But all is not lost for Everyman. The more the fool, the more he receives the answers of sanity from Death. Finally, Death tells him plainly that, once dead, Everyman will never return to terrestrial life; and Everyman cries out:


O gracious God in the high seat celestial,

Have mercy on me in this most need!   [153-54]


As we shall see later, from a classical dramatic perspective this is the turning point of the play, barely one-sixth of the way into the drama. Here Everyman has left off his foolishness and asserted sanity, as defined from a biblical stance. He has begun to search for help where it truly may be found.

The help Everyman receives is, ironically, more sane conversation with Death. Death asks:


What weenest thou thy life is given thee, (suppose)

And thy worldly goods also?


And Everyman answers, “I had wend so, verily.” Death says:


Nay, nay; it was but lent thee;

For as soon as thou art go,

Another a while shall have it, and then go therefore,

Even as thou hast done.

Everyman, thou art mad! [161-68a]


Everyman, however, is not ready to act on what he should well know. Instead, he strives to avoid Death and to find reassurance from the things he has trusted. It is easy to see this psychological unwillingness to act on knowledge as an example of primitive dramatic technique in Everyman. Actually, it is an important part of the pattern of the play. Everyman means to assert precisely what if portrays. Human beings can know with their heads, be convinced by the obvious nature of the world, and still refuse to learn the lesson. We can demand to act out our foolishness. Moreover, we have precisely such a foolish bent when it comes to confronting ultimate realities and death. The comedic challenge in Everyman is whether the human race can survive such foolishness.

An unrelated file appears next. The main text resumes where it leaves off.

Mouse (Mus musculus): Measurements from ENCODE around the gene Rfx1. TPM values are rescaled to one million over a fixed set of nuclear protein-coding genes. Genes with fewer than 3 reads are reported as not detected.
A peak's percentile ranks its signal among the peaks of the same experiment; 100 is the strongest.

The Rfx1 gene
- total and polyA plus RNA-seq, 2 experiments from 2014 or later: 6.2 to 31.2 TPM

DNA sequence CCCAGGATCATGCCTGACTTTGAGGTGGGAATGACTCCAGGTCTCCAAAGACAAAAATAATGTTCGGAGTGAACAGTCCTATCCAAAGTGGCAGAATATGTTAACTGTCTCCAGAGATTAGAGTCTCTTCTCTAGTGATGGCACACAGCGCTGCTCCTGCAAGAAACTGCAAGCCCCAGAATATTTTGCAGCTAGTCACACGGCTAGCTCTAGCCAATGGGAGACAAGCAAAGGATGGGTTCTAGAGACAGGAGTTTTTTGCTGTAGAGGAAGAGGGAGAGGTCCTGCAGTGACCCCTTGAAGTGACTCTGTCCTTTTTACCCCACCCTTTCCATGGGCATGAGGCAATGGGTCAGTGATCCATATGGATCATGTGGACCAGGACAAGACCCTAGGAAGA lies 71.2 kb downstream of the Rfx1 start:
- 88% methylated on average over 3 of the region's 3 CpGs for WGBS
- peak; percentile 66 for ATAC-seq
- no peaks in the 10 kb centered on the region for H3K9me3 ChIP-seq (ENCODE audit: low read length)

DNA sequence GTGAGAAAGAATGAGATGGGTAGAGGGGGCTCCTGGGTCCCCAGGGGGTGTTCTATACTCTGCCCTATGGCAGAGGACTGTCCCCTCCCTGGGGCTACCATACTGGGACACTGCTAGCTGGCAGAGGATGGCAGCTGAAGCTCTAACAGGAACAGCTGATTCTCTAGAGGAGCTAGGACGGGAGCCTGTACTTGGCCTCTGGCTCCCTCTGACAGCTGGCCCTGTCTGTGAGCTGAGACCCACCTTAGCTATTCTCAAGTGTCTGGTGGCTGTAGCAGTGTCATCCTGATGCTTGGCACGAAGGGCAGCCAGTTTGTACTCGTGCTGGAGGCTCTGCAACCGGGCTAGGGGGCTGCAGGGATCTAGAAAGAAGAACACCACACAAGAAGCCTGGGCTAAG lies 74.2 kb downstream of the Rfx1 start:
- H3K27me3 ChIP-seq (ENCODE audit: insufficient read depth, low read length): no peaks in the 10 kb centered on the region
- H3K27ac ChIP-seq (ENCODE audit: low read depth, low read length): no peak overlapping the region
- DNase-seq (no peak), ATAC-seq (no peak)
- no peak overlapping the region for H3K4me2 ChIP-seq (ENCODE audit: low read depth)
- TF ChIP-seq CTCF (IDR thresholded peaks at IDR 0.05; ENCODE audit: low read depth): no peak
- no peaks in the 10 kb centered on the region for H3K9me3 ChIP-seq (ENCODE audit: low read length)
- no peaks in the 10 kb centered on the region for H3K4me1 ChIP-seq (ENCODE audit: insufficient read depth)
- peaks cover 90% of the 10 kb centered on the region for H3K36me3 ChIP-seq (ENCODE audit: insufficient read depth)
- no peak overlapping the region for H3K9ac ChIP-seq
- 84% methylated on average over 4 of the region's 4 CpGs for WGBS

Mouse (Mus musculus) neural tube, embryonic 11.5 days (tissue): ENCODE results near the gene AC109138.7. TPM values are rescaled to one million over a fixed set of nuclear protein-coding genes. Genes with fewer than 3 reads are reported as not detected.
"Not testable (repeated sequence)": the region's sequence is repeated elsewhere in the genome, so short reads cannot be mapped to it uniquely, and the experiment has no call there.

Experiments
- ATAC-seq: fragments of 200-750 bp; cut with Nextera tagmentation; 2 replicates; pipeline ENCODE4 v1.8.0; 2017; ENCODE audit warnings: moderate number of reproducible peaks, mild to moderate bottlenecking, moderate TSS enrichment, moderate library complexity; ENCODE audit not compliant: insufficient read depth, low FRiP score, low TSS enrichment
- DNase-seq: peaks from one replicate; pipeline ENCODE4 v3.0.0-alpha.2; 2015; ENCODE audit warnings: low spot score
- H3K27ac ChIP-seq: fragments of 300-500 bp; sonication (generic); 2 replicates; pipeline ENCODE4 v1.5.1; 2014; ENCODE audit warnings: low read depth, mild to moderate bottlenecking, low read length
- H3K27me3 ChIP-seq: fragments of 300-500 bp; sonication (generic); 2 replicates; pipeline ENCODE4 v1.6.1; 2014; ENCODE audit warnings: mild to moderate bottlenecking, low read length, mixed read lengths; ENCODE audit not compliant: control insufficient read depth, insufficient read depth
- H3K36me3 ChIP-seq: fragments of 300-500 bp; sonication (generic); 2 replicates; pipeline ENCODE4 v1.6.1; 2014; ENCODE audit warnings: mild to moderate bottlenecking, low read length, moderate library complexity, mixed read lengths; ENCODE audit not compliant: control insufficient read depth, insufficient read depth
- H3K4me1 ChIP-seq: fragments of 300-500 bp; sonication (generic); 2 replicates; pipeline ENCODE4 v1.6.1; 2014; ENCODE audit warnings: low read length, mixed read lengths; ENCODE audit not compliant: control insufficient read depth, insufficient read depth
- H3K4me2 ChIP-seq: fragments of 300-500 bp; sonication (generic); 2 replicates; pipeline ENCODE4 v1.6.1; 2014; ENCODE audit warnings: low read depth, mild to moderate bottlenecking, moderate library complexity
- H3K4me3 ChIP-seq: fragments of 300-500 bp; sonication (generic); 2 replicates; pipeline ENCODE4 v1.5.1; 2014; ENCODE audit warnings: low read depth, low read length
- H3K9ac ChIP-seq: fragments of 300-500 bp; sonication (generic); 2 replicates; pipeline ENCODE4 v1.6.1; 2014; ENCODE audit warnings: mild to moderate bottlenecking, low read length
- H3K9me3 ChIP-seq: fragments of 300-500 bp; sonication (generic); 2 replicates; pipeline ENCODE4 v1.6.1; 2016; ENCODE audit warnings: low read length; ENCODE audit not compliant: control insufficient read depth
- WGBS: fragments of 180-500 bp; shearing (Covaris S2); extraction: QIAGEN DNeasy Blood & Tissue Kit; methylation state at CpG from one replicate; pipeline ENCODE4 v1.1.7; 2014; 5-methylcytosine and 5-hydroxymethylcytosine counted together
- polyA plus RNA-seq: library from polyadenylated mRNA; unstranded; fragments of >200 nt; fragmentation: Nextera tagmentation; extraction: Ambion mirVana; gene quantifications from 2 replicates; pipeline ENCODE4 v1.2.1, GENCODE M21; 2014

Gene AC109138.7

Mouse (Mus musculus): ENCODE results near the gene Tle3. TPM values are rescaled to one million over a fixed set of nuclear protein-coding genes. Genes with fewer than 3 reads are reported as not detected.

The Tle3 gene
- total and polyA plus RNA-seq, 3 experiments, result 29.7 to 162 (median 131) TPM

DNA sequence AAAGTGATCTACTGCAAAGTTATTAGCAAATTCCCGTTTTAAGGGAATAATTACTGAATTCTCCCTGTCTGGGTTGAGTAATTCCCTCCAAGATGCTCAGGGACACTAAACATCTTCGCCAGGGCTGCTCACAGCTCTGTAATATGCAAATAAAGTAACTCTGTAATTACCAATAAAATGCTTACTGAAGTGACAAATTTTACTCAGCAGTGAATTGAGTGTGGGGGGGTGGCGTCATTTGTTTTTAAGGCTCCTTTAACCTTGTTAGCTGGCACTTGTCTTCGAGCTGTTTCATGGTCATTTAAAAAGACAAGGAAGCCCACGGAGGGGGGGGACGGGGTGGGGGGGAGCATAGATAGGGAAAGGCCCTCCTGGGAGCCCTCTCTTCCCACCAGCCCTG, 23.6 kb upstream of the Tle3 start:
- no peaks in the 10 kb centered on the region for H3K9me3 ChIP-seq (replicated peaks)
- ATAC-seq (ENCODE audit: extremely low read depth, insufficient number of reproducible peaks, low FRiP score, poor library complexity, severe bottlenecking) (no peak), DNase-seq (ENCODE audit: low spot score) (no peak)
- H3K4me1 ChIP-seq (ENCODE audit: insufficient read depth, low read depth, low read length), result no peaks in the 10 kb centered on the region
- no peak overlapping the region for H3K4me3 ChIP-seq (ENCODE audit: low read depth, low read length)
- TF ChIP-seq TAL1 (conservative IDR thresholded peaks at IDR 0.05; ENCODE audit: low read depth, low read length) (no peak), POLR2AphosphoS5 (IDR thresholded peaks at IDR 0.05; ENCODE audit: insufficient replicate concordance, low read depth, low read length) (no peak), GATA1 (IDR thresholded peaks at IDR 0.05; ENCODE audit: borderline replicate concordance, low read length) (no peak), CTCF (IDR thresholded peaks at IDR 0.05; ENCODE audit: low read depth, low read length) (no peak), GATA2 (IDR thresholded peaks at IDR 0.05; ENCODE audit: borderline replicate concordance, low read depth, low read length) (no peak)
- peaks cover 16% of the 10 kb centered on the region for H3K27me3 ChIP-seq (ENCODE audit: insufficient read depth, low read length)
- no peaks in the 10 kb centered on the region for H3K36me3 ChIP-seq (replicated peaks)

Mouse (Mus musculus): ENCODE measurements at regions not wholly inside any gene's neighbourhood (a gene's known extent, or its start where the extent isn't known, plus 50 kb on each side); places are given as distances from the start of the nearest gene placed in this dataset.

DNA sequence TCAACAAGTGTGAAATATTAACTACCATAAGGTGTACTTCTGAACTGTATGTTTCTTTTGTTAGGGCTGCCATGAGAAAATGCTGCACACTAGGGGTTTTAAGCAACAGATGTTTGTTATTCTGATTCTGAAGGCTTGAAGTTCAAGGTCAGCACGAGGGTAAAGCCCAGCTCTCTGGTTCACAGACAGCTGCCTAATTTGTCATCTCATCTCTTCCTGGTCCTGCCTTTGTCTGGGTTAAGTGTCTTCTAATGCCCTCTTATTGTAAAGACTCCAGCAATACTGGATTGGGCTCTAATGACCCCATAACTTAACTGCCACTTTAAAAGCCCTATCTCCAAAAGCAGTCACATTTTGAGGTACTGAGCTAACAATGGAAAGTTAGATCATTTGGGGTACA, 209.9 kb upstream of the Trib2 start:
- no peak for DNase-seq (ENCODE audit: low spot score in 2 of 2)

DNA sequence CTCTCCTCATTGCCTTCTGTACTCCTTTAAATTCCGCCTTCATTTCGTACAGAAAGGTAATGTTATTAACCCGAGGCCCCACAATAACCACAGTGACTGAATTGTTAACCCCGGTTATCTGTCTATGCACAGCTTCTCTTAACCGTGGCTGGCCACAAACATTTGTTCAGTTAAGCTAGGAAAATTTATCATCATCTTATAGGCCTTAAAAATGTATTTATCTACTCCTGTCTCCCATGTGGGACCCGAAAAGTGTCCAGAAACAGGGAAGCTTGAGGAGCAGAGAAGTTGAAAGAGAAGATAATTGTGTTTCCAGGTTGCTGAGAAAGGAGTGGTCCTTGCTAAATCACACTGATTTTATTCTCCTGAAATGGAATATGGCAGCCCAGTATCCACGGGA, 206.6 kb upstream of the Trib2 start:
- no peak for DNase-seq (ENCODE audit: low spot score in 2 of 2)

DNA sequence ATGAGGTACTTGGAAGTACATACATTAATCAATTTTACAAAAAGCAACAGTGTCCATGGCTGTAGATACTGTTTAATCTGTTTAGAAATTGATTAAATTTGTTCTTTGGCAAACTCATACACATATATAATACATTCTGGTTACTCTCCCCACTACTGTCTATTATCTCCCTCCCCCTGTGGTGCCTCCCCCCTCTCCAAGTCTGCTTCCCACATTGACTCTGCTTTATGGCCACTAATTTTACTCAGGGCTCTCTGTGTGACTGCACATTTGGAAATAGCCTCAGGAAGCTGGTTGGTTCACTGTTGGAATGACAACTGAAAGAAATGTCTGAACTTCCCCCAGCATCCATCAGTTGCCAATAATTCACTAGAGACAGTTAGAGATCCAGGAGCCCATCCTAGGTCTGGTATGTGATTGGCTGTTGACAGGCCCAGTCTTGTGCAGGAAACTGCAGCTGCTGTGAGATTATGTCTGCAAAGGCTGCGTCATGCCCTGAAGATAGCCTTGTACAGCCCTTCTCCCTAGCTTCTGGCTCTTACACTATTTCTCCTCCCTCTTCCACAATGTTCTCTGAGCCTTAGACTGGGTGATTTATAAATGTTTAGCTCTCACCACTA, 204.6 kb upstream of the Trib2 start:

Fleeing ultimate realities, Everyman turns first to Fellowship, whom he has always trusted implicitly—as well he might if he accepts Fellowship’s words:


If any you wronged, ye shall revenged be,

Though I on the ground be slain for thee—

Though that I know before that I should die. [218-20]


When Everyman asks Fellowship to accompany him on his journey to the Great King, however, Fellowship’s tune changes drastically:


That is matter indeed. Promise is duty;

But, and I should take such a voyage on me,

I know it well, it should be to my pain. [248-50]


When Everyman reminds him, “Ye promised otherwise,” Fellowship shows his true colors:


I wot well I said so, truly;

And yet if thou wilt eat, and drink, and make good cheer,

Or haunt to women the lusty company,

I would not forsake you while the day is clear,

Trust me verily! [271-75]


Though Everyman is being treated shabbily, there seems no other cure for his inveterate foolishness When he responds to Fellowship ironically, “Yea, thereto ye would be ready!” he is beginning to move from foolishness to reality.

Despairing of Fellowship, Everyman moves on to test Kindred and Cousin, who despite confident assertions, just desert him as quickly. Like Punch-and-Judy farce, Everyman repeatedly buffets its protagonist. After being scorned by Kindred and Cousin, Everyman is abused by his Goods, who laugh him out of countenance for thinking they would accompany him from this world. However, those trials force Everyman out of foolishness and prompt him to consult his Good Deeds for counsel. Too weak from sin to help Everyman herself, Good Deeds introduces Everyman to Knowledge, and Knowledge brings Everyman to Confession.

Many think of Everyman as the tragedy of Everyman. But clearly, even if we consider only the plotting elements of pattern, Everyman conforms to our definition of comedy as an assertion of faith in humanity’s destined survival. Even though Everyman displays foolishness that would seem to damn him completely, the pattern of Everyman shows God providing Death as a providential agency by which Everyman is forced from his foolishness and urged to an acceptance of his true state. The overall design requires human beings to die, but the requirement of death allows us to see our dependence on the things of this world for the foolishness it is and to escape this massive delusion into new life.

At Confession, Everyman is reminded of the Savior’s suffering in his stead and receives the key to success in any further difficulty:


But in any wise be sider of mercy, [sure]

For your time draweth fast; and ye will saved be,

Ask God mercy and he will grant truly. [568-70]


Thus, Everyman is reminded that salvation does not come through “works which we have done” but “according to His mercy He saved us (Eph. 2:8-9). Henceforth, Everyman is to rely as a repentant sinner on God’s grace. Having confessed his sinfulness, aware that he can be fully pardoned according to God’s mercy, Everyman avails himself of God’s free gift:


O eternal God, O heavenly figure,